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HomeCosta RicaCosta Rica and Honduras Join Forces to Revive Stagnant SICA

Costa Rica and Honduras Join Forces to Revive Stagnant SICA

The President of Costa Rica, Rodrigo Chaves, and his Honduran counterpart, Xiomara Castro, agreed in San José to “reactivate” the Central American Integration System (SICA), which they consider has been stagnant for more than a decade.

“We have decided (…) to convene our Central American counterparts to reactivate SICA once again,” Castro said after meeting with Chaves at the Presidential House. The Costa Rican president described SICA as stagnant due to its “excessive period of inaction.”

SICA was created in 1991 by Costa Rica, El Salvador, Guatemala, Honduras, Nicaragua, and Panama. Belize joined as a full member in 2000 and the Dominican Republic in 2013. The United States and Taiwan, among others, are observers of the regional organization. Chaves and Castro agreed to convene a meeting of presidents of the member countries soon, at the initiative of Honduras, which holds the pro tempore presidency until the end of June, when it should be handed over to Nicaragua for the following six months.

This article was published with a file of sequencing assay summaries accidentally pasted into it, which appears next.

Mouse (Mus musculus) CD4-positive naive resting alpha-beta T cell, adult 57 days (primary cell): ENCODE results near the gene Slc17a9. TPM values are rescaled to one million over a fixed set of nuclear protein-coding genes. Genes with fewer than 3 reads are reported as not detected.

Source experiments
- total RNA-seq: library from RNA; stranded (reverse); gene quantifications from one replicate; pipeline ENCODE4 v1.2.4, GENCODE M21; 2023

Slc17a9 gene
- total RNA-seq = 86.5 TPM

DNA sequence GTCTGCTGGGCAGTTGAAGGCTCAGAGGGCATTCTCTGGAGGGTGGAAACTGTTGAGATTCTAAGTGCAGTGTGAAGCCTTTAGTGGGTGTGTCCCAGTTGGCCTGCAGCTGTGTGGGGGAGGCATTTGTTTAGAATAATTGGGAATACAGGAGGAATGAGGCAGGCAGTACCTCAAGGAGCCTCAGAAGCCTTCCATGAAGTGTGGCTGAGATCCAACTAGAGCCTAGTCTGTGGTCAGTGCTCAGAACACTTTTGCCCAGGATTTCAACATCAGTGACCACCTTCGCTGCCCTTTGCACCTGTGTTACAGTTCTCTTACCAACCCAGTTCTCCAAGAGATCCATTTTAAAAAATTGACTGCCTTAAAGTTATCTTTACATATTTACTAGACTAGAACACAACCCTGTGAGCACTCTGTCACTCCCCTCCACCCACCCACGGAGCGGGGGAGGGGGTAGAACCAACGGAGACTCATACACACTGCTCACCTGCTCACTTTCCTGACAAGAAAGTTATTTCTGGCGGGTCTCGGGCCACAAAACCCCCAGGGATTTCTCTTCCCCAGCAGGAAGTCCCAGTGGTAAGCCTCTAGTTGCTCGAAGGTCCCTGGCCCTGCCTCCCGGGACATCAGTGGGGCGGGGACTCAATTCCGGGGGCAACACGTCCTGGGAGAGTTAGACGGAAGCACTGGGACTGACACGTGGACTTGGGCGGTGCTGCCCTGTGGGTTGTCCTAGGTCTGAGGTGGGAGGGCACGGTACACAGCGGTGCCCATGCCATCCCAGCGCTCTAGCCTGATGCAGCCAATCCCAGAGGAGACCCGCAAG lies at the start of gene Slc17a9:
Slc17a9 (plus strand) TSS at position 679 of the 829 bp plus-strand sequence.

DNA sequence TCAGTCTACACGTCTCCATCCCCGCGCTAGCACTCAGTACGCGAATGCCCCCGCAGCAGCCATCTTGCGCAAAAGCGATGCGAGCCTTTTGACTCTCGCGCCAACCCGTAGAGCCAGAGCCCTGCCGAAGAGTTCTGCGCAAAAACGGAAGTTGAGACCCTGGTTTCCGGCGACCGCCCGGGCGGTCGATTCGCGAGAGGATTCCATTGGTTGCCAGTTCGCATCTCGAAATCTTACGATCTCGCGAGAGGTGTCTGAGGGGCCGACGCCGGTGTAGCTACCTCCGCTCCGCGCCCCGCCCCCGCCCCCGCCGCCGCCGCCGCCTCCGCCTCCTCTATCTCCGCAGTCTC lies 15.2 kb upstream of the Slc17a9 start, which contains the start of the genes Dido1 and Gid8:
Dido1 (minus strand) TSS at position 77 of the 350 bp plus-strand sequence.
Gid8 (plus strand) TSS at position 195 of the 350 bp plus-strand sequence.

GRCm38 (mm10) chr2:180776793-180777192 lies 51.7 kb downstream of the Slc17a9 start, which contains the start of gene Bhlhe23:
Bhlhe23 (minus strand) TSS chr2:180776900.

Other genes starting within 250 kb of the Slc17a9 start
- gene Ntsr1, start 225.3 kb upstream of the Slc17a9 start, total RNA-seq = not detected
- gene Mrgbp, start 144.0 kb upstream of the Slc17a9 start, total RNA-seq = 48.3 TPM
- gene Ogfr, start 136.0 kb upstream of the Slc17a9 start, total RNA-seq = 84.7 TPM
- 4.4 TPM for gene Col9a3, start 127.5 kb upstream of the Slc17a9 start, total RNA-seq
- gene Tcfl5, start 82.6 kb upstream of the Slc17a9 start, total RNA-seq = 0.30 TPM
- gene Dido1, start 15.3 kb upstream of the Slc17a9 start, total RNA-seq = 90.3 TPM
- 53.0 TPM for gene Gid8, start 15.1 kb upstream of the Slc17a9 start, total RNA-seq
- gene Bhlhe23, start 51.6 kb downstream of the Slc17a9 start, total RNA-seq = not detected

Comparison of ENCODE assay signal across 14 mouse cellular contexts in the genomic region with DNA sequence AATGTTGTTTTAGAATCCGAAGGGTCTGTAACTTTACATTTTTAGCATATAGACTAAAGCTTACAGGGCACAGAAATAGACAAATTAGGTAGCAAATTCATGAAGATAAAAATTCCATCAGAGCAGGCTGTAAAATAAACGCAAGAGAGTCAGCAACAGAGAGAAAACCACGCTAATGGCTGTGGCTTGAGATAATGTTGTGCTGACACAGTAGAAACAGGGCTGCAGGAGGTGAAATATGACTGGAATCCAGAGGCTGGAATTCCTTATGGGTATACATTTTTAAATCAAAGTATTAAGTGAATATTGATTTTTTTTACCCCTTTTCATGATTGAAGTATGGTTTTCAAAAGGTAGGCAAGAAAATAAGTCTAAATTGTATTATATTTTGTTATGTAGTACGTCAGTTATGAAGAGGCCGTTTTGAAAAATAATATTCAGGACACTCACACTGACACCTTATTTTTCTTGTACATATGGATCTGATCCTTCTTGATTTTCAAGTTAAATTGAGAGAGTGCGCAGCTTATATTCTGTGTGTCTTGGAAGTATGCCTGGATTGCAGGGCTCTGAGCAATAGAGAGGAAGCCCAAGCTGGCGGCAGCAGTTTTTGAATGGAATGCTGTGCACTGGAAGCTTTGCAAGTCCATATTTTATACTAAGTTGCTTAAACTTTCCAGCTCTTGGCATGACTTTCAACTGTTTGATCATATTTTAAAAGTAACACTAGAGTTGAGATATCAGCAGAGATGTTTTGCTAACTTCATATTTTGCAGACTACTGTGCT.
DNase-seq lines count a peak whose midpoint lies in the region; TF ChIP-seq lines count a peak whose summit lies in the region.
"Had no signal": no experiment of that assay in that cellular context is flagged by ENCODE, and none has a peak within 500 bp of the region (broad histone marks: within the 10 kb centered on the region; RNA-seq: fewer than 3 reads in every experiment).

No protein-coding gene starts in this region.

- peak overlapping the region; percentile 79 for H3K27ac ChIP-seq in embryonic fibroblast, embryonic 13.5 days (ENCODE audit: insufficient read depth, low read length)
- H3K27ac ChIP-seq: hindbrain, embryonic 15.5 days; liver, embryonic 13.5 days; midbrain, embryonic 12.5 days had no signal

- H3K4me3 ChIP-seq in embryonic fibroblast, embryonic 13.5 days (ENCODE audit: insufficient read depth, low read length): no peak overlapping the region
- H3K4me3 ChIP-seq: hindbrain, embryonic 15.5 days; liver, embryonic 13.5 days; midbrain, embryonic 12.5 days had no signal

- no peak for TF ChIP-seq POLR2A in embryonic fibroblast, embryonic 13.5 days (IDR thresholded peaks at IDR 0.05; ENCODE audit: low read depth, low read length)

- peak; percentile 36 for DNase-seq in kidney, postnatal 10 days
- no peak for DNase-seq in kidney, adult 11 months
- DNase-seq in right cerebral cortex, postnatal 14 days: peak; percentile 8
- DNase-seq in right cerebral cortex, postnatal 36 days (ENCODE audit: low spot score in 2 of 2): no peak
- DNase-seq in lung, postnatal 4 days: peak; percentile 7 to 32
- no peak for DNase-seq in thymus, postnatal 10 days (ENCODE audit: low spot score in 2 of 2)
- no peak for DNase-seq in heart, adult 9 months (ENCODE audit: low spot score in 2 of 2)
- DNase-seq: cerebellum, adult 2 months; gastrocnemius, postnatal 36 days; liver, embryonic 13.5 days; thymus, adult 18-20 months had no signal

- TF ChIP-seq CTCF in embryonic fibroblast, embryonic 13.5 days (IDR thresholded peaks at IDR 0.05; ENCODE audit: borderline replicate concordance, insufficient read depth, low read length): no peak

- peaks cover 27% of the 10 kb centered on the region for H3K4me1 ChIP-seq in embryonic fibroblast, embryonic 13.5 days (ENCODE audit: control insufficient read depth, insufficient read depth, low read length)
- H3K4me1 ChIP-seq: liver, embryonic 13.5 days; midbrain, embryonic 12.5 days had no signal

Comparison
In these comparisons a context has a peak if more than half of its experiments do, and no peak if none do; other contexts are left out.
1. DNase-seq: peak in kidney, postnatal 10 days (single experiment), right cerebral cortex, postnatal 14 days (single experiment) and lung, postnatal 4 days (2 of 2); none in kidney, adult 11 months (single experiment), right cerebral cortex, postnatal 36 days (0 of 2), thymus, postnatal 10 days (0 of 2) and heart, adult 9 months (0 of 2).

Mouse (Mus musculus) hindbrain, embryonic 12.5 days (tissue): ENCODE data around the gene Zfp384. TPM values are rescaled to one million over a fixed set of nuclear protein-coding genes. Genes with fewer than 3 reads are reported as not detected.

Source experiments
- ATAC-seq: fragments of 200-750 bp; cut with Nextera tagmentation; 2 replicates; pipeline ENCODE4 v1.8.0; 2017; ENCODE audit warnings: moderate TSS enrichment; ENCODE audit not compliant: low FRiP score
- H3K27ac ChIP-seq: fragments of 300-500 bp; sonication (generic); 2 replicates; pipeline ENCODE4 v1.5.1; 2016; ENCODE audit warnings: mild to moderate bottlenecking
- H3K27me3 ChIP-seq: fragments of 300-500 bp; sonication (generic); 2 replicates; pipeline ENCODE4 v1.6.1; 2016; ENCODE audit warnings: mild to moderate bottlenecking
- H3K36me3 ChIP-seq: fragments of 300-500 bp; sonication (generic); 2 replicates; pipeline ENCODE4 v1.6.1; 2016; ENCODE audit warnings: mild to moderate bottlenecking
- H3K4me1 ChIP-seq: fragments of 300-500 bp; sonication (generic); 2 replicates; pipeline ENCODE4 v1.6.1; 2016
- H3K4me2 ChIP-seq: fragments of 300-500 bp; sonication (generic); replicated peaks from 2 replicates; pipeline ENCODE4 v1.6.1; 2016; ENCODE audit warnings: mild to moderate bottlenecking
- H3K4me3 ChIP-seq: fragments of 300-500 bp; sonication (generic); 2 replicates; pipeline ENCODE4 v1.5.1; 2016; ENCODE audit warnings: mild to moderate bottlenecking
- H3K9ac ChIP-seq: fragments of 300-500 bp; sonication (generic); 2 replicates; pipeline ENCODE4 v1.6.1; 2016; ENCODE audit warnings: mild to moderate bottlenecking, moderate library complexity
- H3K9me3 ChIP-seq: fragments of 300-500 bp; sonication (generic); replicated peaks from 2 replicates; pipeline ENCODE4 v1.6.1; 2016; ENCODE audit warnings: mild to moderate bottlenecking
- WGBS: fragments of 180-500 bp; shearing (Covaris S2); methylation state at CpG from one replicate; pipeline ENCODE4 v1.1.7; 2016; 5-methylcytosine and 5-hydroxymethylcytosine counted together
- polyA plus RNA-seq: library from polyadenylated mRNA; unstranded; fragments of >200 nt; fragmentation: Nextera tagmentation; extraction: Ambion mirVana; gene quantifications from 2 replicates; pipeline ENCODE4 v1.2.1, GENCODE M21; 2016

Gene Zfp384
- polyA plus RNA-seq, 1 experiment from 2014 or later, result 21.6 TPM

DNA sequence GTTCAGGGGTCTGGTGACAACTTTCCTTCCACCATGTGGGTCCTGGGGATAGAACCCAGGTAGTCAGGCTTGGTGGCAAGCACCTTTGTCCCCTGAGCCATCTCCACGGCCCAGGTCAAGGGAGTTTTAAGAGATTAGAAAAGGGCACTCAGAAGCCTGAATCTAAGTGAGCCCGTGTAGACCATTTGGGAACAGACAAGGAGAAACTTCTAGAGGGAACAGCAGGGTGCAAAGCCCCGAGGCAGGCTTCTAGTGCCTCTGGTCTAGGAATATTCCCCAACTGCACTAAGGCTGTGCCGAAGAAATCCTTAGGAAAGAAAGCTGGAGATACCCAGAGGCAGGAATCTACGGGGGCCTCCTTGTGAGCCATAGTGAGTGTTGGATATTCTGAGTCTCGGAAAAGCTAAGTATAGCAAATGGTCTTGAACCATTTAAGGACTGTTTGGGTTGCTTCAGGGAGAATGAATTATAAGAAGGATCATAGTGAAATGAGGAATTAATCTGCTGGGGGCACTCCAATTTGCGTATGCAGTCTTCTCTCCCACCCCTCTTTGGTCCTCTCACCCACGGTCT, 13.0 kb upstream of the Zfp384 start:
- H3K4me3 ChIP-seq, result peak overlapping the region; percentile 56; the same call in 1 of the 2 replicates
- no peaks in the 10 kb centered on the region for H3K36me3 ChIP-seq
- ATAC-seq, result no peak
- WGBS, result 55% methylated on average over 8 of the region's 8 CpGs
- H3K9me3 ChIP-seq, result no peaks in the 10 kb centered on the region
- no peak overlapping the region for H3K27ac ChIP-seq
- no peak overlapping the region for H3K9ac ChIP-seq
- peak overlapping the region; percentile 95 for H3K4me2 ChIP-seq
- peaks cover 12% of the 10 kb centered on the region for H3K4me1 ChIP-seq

Additionally, the General Secretariat of SICA, which corresponds to Nicaragua for the 2022-2026 period, has been headless since November 2023 when the Nicaraguan Werner Vargas left office, and countries have not agreed on appointing a replacement.

However, the presidents did not refer to Nicaragua’s intention to remove Taiwan as an observer country and incorporate China and Russia – whose participation is in process. The SICA countries had diplomatic relations with Taiwan until they switched to having them with China. Only Guatemala maintains them.

It is necessary “to reactivate SICA once again as a mechanism that can allow us to unite and face (…) challenges together,” Castro insisted. The Costa Rican president added that although there are discrepancies between the governments that make up the organization, it is time to “start building on the points that unite us.”

“What matters more than our common needs? Are there differences? There are. Are there things we will never agree on? There are. But will we make progress by not talking?” Chaves asked. Castro took the initiative to talk with the leaders in search of agreements, so after Costa Rica, she will travel to Guatemala to meet with President Bernardo Arévalo.

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